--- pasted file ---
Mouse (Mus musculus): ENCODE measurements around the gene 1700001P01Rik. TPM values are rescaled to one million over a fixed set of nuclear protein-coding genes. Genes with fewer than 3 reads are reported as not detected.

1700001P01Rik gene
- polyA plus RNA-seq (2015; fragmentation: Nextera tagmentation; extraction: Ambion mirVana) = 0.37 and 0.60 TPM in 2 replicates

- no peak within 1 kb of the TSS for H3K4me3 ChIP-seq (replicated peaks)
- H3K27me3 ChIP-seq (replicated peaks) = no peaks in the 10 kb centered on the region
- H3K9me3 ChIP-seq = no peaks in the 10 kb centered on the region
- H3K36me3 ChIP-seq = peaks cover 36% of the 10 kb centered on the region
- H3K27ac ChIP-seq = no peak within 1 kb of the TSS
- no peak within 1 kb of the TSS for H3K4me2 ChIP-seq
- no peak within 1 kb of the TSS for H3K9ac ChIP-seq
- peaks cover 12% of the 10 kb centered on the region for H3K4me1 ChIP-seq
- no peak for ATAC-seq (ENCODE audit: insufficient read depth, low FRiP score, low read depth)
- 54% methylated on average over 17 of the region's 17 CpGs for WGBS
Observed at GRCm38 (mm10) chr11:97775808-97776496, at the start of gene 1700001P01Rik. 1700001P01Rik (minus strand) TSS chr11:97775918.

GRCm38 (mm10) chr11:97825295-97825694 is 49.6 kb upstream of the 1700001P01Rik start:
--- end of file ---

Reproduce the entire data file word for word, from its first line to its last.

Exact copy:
Mouse (Mus musculus): ENCODE measurements around the gene 1700001P01Rik. TPM values are rescaled to one million over a fixed set of nuclear protein-coding genes. Genes with fewer than 3 reads are reported as not detected.

1700001P01Rik gene
- polyA plus RNA-seq (2015; fragmentation: Nextera tagmentation; extraction: Ambion mirVana) = 0.37 and 0.60 TPM in 2 replicates

- no peak within 1 kb of the TSS for H3K4me3 ChIP-seq (replicated peaks)
- H3K27me3 ChIP-seq (replicated peaks) = no peaks in the 10 kb centered on the region
- H3K9me3 ChIP-seq = no peaks in the 10 kb centered on the region
- H3K36me3 ChIP-seq = peaks cover 36% of the 10 kb centered on the region
- H3K27ac ChIP-seq = no peak within 1 kb of the TSS
- no peak within 1 kb of the TSS for H3K4me2 ChIP-seq
- no peak within 1 kb of the TSS for H3K9ac ChIP-seq
- peaks cover 12% of the 10 kb centered on the region for H3K4me1 ChIP-seq
- no peak for ATAC-seq (ENCODE audit: insufficient read depth, low FRiP score, low read depth)
- 54% methylated on average over 17 of the region's 17 CpGs for WGBS
Observed at GRCm38 (mm10) chr11:97775808-97776496, at the start of gene 1700001P01Rik. 1700001P01Rik (minus strand) TSS chr11:97775918.

GRCm38 (mm10) chr11:97825295-97825694 is 49.6 kb upstream of the 1700001P01Rik start: